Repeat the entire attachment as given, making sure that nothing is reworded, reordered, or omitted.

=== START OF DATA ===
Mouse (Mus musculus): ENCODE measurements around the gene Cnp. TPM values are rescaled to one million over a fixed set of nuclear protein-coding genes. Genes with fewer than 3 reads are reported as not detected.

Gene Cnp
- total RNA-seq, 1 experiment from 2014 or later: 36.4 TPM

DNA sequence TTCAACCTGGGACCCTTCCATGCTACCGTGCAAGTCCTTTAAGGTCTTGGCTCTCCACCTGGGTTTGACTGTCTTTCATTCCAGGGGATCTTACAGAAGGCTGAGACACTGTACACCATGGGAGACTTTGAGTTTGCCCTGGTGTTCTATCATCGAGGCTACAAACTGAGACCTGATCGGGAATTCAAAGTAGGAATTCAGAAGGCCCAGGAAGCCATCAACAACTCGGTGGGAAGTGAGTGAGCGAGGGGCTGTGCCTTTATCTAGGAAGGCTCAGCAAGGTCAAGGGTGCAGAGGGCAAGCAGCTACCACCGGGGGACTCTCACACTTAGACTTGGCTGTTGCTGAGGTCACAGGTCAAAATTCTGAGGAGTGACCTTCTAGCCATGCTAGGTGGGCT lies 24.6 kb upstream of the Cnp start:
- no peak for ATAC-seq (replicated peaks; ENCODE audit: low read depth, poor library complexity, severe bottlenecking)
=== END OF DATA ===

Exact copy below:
Mouse (Mus musculus): ENCODE measurements around the gene Cnp. TPM values are rescaled to one million over a fixed set of nuclear protein-coding genes. Genes with fewer than 3 reads are reported as not detected.

Gene Cnp
- total RNA-seq, 1 experiment from 2014 or later: 36.4 TPM

DNA sequence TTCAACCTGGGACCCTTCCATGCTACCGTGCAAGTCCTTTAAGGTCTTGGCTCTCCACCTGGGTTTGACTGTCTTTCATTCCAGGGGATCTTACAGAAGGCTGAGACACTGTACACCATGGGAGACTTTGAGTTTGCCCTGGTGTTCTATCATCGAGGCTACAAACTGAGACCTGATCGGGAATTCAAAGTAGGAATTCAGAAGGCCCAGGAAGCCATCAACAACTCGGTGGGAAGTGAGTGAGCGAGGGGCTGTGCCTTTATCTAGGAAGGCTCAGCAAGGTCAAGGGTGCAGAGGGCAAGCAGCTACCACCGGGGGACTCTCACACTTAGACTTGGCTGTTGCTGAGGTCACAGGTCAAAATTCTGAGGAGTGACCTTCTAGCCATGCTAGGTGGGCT lies 24.6 kb upstream of the Cnp start:
- no peak for ATAC-seq (replicated peaks; ENCODE audit: low read depth, poor library complexity, severe bottlenecking)